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Wednesday, September 17, 2008

It's all about Over-leveraging. AIG and Morgan Stanley (MS) ...

"As a small businessperson, you have no greater leverage than the truth." - Paul Keating.



Yeah, that's right, AIG is being bailed out to the tune of $85 billion dollars. Just think about that. Just stop ... and think about that number. I mean, most of the articles that I've read? They are writing the number in that manner.

"AIG is being bailed out to the tune of $85 billion dollars".

They are not saying:

"AIG is being bailed out to the tune of $85,000,000,000.00" Quite frankly, I think we should start putting all the zeros back when we write that number.

I keep hearing this question. All of the business news anchors keep asking this question: "How did this happen? How did a financial institution like Lehman Brothers that survived the Great Depression go out of business?". The fact that they are asking you this question, really shows how little they understand about economics. I said it yesterday, and I'll say it again. It's very simple. It's called: over-leveraging. What Richard Suttmeier calls the "alphabet soup" of special, complex packages that did nothing more than over-leverage these institutions into a rising real estate market; such as CDO's.

I could talk about how these packages were designed and packaged. I could draw models. But that would take about 4 pages. Instead. Let's keep this simple. What is leverage? It's risking more than what you have. It's laying $2.00 on the table? To risk $6.00 for profit. So if you it turns out well? Then fantastic. You have $8.00. If not? You're not $4.00 in the hole. That's as simple as I know how to make it.

It's not really that difficult. Honestly. It's not. Over-leveraging was what triggered the stock market crash of 1929. It's what destroyed so many banks and financial institutions at that time. But wait? Weren't there safeguards put in place after the Great Depression, to make sure that institutions couldn't over-leverage themselves?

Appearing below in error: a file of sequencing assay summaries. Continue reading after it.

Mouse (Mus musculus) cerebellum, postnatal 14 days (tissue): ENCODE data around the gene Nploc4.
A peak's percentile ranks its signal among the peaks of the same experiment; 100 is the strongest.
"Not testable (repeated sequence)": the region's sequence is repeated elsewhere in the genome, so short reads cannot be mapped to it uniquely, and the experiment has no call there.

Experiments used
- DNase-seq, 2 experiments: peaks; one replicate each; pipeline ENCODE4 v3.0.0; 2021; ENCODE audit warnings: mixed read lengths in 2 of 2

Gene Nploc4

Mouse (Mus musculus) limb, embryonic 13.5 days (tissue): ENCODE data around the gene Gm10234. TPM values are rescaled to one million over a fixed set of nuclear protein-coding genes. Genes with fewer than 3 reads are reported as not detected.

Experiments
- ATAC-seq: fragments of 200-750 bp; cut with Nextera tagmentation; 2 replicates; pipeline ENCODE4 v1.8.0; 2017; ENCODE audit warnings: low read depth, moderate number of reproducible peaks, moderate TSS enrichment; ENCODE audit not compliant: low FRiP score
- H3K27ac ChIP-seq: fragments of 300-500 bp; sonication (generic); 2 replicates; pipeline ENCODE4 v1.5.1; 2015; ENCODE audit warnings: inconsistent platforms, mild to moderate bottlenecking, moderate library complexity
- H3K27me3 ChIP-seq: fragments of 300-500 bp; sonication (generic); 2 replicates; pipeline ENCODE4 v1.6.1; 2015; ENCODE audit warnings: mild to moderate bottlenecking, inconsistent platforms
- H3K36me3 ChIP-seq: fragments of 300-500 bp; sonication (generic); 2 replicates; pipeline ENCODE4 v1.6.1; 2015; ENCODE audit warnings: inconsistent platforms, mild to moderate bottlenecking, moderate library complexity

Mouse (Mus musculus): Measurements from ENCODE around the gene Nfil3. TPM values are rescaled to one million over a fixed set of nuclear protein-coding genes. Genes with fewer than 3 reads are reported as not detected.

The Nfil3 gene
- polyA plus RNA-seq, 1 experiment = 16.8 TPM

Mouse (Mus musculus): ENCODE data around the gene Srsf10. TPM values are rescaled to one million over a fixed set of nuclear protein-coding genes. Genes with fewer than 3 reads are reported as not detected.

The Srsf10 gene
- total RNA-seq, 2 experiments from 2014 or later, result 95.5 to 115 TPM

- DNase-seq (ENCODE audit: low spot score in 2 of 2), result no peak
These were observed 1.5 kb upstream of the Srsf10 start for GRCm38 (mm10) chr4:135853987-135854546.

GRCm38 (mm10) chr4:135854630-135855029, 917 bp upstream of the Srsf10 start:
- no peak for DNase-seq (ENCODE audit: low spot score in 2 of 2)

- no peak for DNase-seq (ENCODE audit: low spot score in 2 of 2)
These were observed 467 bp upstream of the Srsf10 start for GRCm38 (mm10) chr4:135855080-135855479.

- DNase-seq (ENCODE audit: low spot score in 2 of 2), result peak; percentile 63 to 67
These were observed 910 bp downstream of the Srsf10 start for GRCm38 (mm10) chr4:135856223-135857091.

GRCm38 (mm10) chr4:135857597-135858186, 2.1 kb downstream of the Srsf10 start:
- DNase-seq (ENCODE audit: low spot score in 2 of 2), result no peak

Of course there were.

And no laws were technically broken this time around. They didn't leverage themselves into the financials as they did in 1929. They leveraged themselves into the real estate market this time. Because by leveraging themselves to the real estate market with completely new investment packages? They by-passed all of the rules on the books.

But leverage, is still leverage. It's still exceedingly dangerous, no matter what venture it is applied to. Especially when the num-nuts that are engaged in the leveraging process were making asinine comments such as: "The real estate market always goes up"

It's time to go back to conservative banking. The question at this point, is do financial institutions even know how to engage in conservative banking? Can they resist the fast buck, for the prudent return? Because at this point? That "crack of the whip" that you are hearing mentally? Is the Federal Reserve telling all taxpayers to get back to work.

Daddy needs a new pair of shoes.

I wrap up my thoughts on Morgan Stanley (MS) in the following video. One that is much shorter than what I've been producing as of late. I also will talk about the new layout for the daily blog (Video Included) ...

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